What asset managers want from revenue managers
 
What asset managers want from revenue managers
21 JUNE 2018 8:25 AM

It can be hard for revenue managers to divine how to fully please owners, but a panel of experts speaking during the HSMAI Revenue Optimization Conference said it often comes down to clear communication and finding a shared definition of success.

HOUSTON—Owners and revenue managers share many of the same goals, even if it doesn’t always seem that way to revenue managers.

But the revenue managers who put in effort to bridge that gap through effective communication will be poised for success, according to a panel of asset management experts at the HSMAI Revenue Optimization Conference. That effort includes putting in the leg work to figure out what their owners are truly looking for.

Speaking during the “Executive perspective: Think like an owner” session, Robert Hayward, SVP at CHMWarnick, said successful revenue managers understand the top goal of any owner is to maximize asset value.

“Owners today are investing a significant amount of capital, not only in the initial acquisition but in maintaining properties over time,” he said. “So getting the maximum return on that capital is key.”

Revenue managers should strive to get on the same page as their owners on what key performance indicators matter most and overall strategy for the hotel, Hayward said.

“The positioning of the asset and maintaining it within their portfolio of whatever strategy they may have are key,” he said.

Chris Nixon, VP of revenue optimization for Ashford, Inc., agreed it’s important for revenue managers and owners to have a shared understanding of metrics and benchmarks. His company, which oversees two hotel real estate investment trusts, puts a large emphasis on revenue-per-available-room index and metrics that judge flow through to the bottom line, he said, and he believes revenue managers need to judge themselves on that basis.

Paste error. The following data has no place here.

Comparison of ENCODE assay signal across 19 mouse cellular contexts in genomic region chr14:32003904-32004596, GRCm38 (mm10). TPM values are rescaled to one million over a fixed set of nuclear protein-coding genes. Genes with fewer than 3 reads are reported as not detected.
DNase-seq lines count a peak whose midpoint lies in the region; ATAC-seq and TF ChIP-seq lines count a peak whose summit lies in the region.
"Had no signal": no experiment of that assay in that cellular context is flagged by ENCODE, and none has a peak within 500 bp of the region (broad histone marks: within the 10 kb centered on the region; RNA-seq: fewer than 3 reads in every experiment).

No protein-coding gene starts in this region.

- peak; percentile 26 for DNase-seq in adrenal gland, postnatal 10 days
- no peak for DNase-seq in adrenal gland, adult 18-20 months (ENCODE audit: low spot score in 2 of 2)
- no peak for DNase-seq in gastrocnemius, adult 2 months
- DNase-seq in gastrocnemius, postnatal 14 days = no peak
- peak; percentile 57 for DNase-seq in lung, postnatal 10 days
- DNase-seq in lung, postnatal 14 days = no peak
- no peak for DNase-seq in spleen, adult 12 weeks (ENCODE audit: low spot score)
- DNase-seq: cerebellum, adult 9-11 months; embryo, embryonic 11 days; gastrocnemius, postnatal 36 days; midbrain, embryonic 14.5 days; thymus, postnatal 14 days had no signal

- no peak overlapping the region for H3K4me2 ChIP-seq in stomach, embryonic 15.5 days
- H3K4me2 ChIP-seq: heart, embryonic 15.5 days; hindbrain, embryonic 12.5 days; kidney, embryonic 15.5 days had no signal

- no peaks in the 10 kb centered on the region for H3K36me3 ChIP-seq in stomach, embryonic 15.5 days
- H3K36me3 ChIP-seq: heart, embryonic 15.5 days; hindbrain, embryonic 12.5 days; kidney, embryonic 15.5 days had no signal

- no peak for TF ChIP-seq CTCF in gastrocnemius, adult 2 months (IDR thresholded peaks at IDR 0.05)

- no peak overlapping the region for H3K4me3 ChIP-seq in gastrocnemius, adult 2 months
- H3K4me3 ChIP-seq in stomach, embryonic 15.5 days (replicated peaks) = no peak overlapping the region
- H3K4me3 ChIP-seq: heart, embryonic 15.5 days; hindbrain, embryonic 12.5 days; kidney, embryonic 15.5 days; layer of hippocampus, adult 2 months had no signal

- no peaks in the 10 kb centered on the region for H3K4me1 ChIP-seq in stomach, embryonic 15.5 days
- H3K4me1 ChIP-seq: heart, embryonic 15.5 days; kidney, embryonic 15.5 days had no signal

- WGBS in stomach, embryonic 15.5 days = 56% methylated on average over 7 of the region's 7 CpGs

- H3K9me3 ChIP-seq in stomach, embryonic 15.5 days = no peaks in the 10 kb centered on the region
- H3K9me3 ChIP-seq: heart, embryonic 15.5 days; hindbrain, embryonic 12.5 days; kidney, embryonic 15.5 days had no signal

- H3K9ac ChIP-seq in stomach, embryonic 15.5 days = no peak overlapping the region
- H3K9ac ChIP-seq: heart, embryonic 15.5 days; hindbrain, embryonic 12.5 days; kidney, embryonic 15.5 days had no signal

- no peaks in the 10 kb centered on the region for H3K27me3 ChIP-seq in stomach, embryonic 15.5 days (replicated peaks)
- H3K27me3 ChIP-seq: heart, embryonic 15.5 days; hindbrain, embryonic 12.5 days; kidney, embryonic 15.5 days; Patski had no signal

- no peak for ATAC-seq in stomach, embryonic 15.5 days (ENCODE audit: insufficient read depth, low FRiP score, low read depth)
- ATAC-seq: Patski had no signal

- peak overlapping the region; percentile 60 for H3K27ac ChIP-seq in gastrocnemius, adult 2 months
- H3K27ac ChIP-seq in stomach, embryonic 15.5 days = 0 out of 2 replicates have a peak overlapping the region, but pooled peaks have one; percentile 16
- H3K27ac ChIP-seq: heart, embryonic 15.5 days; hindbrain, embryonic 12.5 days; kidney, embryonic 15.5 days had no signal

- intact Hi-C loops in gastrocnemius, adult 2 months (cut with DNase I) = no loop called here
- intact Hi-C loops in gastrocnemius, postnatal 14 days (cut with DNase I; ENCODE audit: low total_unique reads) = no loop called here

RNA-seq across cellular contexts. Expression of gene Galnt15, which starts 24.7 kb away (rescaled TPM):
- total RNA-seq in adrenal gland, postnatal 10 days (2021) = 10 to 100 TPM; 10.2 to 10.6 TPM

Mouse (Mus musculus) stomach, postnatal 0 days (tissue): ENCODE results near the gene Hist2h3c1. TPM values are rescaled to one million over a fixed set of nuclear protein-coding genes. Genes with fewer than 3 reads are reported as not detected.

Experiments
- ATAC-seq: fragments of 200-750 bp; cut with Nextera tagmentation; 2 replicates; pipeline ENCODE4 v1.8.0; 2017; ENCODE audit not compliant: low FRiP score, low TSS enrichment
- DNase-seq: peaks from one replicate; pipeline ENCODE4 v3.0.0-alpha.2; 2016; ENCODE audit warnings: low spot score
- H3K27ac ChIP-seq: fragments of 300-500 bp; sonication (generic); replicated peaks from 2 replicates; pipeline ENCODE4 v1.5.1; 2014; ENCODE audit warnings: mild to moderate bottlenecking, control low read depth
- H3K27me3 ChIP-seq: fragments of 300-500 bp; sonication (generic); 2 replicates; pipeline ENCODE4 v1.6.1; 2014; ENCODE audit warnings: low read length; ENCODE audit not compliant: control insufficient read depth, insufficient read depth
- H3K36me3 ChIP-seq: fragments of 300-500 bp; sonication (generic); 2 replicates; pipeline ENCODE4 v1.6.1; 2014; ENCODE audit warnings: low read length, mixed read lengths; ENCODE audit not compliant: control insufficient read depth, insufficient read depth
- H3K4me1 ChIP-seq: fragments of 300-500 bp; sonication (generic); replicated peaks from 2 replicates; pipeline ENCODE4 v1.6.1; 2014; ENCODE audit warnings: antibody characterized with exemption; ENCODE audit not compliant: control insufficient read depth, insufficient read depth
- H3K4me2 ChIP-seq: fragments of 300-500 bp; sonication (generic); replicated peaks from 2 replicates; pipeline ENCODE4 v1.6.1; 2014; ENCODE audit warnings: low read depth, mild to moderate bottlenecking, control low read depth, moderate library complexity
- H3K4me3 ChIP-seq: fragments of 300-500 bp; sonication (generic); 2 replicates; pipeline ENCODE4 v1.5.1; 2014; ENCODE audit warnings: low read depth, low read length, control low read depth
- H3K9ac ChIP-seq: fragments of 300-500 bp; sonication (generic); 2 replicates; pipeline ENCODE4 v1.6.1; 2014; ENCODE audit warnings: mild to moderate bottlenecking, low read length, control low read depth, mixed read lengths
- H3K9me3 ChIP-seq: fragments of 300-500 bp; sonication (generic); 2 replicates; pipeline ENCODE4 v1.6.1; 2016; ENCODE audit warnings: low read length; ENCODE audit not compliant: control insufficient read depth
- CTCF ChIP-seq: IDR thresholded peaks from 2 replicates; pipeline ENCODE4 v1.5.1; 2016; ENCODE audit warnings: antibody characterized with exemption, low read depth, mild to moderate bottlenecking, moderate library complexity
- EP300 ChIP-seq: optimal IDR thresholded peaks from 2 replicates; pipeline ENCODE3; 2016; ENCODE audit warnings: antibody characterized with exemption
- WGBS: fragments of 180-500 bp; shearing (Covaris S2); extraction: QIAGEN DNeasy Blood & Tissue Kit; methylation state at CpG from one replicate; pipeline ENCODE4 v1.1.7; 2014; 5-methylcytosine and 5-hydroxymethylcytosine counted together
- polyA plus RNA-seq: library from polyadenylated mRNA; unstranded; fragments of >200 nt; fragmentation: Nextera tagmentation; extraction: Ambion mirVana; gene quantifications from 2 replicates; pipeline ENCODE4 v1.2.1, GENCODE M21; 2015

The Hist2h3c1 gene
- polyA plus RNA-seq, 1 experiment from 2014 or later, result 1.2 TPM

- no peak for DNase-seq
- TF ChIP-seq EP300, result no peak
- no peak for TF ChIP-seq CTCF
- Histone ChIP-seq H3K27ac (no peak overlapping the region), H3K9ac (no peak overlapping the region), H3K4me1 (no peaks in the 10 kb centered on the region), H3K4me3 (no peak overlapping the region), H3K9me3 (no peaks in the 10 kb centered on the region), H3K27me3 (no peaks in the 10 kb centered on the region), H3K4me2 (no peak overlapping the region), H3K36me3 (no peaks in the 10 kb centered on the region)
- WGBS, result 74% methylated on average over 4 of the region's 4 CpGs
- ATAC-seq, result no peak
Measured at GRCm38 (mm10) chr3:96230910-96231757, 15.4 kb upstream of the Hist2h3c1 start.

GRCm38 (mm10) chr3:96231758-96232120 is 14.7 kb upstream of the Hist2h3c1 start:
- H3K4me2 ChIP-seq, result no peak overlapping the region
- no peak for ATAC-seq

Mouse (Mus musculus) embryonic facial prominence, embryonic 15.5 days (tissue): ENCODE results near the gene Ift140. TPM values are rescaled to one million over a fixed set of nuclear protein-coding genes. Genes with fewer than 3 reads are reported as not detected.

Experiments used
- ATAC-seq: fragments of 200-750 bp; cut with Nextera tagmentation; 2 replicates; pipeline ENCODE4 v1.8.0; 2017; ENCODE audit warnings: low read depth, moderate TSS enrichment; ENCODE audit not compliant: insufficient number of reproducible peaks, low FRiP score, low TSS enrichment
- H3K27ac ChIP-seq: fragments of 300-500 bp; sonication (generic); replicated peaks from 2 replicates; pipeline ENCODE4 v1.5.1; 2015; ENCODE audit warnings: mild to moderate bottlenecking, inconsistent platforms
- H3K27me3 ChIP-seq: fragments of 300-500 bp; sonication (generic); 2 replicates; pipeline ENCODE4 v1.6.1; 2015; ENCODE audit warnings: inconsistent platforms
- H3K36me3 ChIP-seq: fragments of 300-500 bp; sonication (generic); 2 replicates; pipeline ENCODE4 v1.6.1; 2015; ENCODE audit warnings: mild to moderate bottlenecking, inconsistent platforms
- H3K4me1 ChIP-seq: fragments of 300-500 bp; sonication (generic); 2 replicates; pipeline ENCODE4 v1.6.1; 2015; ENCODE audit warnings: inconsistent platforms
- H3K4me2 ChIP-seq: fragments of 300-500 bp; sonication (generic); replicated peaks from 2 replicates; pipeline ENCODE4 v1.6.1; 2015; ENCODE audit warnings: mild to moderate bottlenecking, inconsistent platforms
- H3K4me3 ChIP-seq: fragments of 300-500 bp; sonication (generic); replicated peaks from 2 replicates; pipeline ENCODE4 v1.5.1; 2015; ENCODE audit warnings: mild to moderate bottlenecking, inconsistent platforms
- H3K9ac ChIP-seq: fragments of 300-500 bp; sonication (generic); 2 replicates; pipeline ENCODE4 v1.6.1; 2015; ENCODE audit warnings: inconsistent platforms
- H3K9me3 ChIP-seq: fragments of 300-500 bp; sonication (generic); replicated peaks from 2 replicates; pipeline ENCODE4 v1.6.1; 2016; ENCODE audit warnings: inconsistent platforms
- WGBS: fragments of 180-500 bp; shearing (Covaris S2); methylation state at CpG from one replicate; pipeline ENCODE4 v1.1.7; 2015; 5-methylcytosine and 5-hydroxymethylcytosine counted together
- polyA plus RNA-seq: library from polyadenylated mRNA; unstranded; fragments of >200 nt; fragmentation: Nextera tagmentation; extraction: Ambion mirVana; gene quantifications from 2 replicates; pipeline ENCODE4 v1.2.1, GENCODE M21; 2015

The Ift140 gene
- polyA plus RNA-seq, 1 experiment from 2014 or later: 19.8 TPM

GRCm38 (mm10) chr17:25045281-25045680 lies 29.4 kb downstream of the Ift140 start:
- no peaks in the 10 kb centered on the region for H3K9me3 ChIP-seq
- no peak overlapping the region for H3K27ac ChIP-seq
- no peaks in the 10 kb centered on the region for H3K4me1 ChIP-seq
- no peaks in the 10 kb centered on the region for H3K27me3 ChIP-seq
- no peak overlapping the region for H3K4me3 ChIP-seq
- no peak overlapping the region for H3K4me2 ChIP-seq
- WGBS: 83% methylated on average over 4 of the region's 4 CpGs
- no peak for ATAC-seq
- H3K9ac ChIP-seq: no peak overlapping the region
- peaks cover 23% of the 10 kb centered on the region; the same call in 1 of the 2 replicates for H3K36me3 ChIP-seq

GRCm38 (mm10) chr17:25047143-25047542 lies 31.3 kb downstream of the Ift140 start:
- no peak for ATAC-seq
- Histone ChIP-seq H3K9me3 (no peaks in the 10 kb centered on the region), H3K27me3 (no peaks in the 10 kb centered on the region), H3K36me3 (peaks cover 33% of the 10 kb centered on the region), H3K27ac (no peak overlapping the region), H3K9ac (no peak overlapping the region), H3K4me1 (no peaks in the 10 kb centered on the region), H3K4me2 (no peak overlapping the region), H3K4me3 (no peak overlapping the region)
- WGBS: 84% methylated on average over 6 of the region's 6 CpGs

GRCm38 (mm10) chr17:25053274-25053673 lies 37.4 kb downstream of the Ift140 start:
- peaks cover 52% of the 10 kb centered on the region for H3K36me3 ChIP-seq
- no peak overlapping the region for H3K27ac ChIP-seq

“You have to figure out what’s important to your owner then make your interests their interests,” he said.

The importance of communication
Liz Perkins, SVP of corporate strategy and reporting for Apple REIT, said that often comes down to effective communication and collaboration from both sides of the equation.

“We have to ensure we are clear on what our expectations are and that we’ve aligned our interests,” she said.

She noted two years ago her company restructured management agreements to build incentives around the KPIs it values most.

Hayward said revenue managers should be prepared to educate owners on how operations work and how realistic the goals owners set are.

“We’ve all dealt with owners with unrealistic expectations,” he said, noting that can be avoided by adopting a collaborative process that can yield more “realistic plans that both are happy with.”

Frank Calaguire, principal for SCS Advisors, said he favors a cooperative approach when representing owners in dealing with operations, except in cases where a property is clearly struggling.

“When results are not what they need to be, then we’ll take a more aggressive approach and dictate things,” he said.

Nixon said one of the most important skills for a revenue manager is being able to quickly translate what they’re working on into simple, straight-forward language.

“This isn’t rocket science,” he said. “Often it’s pretty simple. You’ll look at a report and say, ‘oh there’s a lot of black on this; black is good. But this little area is red, and red is bad.’ Then we’ll ask why it’s red and how to make it black. It’s pretty straight forward, simple stuff.”

Leadership required
Revenue managers today also should be looking beyond their discipline for ways to generate more revenue or improve profitability, panelists said.

Nixon said the level of sophistication in revenue management has grown to the point that he now looks to hire revenue managers who can do more than the traditional core competencies of that job. He said now revenue managers need to understand things like the digital distribution landscape and how to stimulate finding new leaders.

“The leaders of tomorrow will be able to look across that and add value in each of those areas,” he said.

Perkins said she values revenue managers who are able to speak up and work effectively with the various functions across property to improve revenue.

“You’re a revenue leader, not just a manager,” she said. “You need to activate the various revenue teams. Work with sales and marketing and the ecommerce team. The digital ecosystem is constantly changing, so it’s important to know what levers you need to pull.”

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